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Now You Can Visit A 1930s Pasadena Japanese Garden Every Week

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A private Japanese-style garden in Pasadena mostly available to events and filming is now open to the public weekly on Thursdays.

The two-acre Storrier Stearns Japanese Garden, which was originally built in 1935, was listed on the National Register of Historic Places in 2005. The tranquil, zen-like garden has a teahouse, bridges, a hill with a waterfall and ponds, and is shrouded by sycamores and oak trees.

Up until this point, the public could only stroll through the gardens on the last Sundays of the month (something they're still doing), but now you can visit it on Thursdays from 10 a.m. to 4 p.m., for $7.50 if you purchase reservations online in advance or $10 in cash or by check at the door, according to Time Out Los Angeles. Reservations for Jan. 28 and Feb. 4 are now available online.

As for the upcoming Last Sundays event on Jan. 31, they'll be hosting a concert performance at 2 p.m. from Saeko Kujiraoka and Miriam Suzuki, who make up Harp & Koto Duo. The admission price also includes the performance, and can be purchased for $7.50 here.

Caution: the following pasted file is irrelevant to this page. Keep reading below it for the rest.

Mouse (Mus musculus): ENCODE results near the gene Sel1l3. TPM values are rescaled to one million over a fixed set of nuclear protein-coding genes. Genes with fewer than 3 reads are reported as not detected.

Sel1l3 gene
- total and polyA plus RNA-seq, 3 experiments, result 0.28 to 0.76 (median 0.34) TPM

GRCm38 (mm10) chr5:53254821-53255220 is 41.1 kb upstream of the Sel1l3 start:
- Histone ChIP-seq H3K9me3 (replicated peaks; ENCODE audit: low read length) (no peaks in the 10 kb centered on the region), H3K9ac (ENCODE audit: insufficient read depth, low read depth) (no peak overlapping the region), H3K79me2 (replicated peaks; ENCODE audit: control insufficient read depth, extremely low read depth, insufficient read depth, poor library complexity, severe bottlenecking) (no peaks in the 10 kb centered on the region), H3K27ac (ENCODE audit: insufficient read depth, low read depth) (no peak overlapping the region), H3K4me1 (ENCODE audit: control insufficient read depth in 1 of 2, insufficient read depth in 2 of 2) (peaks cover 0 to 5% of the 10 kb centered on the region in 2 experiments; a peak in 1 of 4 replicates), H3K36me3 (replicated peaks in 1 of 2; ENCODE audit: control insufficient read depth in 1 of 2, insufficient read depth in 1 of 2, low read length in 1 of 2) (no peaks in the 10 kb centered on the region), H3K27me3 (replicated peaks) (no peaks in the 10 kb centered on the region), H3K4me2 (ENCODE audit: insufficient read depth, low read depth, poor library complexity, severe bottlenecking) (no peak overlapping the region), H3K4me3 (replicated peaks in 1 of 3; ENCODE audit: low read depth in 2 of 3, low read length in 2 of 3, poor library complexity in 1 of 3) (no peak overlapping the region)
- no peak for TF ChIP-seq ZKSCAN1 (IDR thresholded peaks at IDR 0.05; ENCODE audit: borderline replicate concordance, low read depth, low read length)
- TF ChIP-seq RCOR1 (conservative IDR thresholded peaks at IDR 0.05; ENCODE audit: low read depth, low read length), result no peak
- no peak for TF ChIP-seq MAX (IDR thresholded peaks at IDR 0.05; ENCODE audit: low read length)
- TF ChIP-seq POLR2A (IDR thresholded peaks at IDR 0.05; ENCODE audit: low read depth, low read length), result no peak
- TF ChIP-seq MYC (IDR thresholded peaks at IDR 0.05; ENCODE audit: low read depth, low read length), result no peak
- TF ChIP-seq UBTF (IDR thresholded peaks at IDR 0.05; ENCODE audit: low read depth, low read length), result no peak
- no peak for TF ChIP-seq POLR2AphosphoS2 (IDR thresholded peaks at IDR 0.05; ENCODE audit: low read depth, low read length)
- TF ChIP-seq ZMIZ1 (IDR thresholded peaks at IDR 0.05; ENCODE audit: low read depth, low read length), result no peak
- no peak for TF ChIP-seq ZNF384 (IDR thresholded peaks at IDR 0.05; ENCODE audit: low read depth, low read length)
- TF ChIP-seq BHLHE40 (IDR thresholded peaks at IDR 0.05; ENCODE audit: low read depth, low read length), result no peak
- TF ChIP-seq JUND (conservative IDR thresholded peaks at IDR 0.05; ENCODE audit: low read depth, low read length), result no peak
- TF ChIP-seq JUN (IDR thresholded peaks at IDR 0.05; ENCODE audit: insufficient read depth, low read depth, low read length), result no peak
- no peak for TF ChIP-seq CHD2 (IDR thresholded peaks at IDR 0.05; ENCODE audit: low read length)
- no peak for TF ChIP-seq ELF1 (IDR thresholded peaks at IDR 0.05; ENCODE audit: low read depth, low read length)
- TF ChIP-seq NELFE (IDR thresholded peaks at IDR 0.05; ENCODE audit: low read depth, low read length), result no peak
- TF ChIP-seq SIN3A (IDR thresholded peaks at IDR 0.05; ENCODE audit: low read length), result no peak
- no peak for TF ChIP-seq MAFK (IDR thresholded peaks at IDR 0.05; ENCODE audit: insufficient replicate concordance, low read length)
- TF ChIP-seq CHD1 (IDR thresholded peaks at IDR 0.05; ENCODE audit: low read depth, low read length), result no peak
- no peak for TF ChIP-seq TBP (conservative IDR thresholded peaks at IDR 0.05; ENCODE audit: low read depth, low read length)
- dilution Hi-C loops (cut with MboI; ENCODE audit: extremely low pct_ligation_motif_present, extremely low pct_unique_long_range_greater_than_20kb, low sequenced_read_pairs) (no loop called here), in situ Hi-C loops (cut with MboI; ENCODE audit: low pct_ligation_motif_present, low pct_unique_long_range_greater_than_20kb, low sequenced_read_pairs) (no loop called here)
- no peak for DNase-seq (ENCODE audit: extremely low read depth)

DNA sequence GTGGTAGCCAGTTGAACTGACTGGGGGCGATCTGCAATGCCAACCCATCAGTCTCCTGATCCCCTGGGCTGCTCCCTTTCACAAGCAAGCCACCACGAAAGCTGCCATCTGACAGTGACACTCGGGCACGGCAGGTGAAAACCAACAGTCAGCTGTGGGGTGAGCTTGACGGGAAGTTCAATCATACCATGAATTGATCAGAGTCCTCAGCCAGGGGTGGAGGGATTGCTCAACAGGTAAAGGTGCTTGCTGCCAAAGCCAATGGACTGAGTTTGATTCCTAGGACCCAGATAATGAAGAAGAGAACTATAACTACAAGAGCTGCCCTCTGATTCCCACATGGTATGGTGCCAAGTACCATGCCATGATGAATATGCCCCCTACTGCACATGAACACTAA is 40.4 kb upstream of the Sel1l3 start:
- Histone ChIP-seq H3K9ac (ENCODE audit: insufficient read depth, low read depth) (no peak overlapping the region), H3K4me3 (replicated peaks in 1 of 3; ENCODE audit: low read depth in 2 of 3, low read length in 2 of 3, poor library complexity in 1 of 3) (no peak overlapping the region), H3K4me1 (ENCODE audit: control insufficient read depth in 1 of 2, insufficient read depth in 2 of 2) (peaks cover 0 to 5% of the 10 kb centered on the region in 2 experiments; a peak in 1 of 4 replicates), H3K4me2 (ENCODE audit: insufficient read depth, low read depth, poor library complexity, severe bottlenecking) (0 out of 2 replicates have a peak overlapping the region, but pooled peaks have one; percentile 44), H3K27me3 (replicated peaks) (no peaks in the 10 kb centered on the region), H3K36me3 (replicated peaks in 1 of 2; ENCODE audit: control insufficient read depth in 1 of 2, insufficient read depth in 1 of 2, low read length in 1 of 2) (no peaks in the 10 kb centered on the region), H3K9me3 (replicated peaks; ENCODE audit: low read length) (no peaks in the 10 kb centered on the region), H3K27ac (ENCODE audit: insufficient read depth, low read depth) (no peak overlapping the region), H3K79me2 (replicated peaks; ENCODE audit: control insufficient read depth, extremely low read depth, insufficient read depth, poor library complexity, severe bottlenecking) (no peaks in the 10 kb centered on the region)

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Charles and Ellamae Storrier Stearns commissioned the garden to be made by Kinzuchi Fujii, a landscape designer and carpenter. The high-end materials used to build the garden included imported Japanese stone ornaments, and special trees and plants you would normally find in the woods of Japan. Even the teahouse was made in Japan, then dissembled, brought to Pasadena and reassembled. Although the teahouse burned down in 1981, it was rebuilt to match Fujii's original plans.

There was a period of time when the gardens became rundown, and it wasn't until Jim Haddad inherited the gardens from his family in the mid-80s that he and wife began to restore it to its beauty that is today. And now you have plenty of chances to have a zen moment in the garden yourself.

Storrier Stearns Japanese Garden is located at 270 Arlington Dr. in Pasadena, (626) 399-1721